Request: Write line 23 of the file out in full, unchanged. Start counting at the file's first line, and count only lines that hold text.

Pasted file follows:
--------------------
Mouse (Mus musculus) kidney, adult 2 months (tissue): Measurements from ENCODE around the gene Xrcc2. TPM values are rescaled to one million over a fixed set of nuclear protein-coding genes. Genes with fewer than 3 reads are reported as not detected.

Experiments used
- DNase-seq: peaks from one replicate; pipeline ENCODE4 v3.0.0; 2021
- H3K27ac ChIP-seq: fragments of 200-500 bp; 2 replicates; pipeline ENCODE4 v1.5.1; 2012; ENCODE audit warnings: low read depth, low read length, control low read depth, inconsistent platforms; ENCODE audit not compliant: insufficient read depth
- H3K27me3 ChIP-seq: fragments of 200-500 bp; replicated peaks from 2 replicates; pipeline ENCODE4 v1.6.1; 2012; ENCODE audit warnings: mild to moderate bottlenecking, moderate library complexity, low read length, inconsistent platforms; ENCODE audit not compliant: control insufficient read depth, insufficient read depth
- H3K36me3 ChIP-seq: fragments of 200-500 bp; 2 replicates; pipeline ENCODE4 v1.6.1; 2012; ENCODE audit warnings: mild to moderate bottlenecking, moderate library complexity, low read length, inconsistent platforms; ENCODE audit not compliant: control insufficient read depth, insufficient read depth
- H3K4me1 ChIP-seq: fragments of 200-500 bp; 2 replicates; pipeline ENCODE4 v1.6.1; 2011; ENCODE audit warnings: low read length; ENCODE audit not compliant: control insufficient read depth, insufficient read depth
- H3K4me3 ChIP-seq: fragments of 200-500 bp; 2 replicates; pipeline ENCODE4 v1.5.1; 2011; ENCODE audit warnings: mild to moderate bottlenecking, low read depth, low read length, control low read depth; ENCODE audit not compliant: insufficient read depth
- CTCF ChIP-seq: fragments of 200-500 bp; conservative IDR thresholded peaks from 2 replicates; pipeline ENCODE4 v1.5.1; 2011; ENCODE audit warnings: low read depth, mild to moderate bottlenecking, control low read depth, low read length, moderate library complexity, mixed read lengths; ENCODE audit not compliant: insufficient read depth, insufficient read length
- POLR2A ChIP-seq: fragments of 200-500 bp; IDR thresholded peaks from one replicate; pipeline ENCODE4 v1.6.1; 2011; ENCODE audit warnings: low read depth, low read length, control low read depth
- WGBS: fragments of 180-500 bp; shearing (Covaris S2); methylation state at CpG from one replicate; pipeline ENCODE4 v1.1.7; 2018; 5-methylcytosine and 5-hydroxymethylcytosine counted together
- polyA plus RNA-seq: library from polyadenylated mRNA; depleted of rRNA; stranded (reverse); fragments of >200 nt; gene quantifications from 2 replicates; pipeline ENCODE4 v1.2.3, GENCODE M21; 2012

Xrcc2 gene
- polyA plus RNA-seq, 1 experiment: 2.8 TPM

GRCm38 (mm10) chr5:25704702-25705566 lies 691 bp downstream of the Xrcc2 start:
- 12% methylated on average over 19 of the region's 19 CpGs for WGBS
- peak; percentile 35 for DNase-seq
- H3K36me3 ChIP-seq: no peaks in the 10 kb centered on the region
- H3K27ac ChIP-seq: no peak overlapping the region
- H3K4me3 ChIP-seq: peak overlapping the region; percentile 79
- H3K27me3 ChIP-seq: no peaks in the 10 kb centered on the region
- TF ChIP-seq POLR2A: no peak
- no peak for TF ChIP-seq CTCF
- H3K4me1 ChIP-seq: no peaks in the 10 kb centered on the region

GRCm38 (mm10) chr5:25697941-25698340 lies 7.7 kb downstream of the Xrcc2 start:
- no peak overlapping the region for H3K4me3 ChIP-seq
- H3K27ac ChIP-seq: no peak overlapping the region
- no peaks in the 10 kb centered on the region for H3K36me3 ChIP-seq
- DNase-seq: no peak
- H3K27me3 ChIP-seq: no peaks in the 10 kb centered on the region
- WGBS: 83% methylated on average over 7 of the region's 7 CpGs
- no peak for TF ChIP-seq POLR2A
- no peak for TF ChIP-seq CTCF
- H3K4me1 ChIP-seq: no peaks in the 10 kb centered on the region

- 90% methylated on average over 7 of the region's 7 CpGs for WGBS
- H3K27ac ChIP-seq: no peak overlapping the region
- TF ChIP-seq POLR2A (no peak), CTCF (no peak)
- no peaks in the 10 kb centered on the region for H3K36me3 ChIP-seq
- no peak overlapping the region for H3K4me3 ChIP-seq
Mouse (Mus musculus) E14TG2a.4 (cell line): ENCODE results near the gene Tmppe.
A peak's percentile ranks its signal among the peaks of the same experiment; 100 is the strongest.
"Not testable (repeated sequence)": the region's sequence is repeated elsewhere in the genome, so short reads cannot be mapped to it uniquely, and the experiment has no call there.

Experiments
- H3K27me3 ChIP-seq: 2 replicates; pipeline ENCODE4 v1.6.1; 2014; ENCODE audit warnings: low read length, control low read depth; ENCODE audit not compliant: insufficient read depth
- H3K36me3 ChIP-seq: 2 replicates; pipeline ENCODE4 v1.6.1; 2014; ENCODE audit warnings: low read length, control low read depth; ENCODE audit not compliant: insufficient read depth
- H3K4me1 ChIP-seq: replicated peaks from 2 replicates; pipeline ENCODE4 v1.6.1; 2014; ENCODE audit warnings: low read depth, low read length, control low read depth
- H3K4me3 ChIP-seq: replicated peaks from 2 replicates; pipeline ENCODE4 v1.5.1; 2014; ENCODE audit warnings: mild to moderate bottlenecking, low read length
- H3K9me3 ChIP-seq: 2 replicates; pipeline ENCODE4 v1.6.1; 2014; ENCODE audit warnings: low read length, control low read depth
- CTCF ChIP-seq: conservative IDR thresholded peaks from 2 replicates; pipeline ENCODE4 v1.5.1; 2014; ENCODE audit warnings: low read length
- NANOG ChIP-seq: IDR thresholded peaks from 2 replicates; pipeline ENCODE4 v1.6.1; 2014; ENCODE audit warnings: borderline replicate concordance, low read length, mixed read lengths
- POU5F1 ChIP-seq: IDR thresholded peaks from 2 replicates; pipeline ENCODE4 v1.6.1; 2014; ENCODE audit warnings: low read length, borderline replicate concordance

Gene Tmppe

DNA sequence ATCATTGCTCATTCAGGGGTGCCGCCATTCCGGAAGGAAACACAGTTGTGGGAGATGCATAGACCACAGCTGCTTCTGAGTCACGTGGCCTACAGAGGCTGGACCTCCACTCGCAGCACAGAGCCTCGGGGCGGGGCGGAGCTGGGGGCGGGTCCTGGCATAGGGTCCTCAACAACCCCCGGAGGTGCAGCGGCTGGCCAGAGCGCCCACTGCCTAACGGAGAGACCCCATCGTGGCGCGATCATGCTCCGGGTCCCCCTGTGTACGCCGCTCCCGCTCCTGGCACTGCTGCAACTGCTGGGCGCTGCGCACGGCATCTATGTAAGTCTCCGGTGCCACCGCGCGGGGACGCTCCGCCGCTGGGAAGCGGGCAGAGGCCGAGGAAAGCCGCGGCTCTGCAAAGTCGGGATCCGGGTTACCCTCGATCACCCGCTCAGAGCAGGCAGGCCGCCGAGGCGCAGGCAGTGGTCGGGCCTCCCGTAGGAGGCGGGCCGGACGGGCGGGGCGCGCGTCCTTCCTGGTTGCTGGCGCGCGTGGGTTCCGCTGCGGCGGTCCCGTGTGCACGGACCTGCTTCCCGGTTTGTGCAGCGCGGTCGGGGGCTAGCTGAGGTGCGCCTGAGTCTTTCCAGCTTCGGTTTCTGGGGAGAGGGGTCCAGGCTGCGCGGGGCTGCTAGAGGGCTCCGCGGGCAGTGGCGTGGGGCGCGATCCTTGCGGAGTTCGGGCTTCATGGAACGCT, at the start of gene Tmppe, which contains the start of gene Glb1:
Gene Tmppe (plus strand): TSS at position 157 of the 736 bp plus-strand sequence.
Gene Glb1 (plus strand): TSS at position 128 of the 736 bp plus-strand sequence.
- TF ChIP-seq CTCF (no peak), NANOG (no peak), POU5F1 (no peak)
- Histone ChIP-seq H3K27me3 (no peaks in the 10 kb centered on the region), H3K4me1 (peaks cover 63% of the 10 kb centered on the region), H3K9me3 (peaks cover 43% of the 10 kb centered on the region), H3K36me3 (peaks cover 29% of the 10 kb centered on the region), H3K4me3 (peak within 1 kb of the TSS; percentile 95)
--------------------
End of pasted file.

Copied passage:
- no peak for TF ChIP-seq CTCF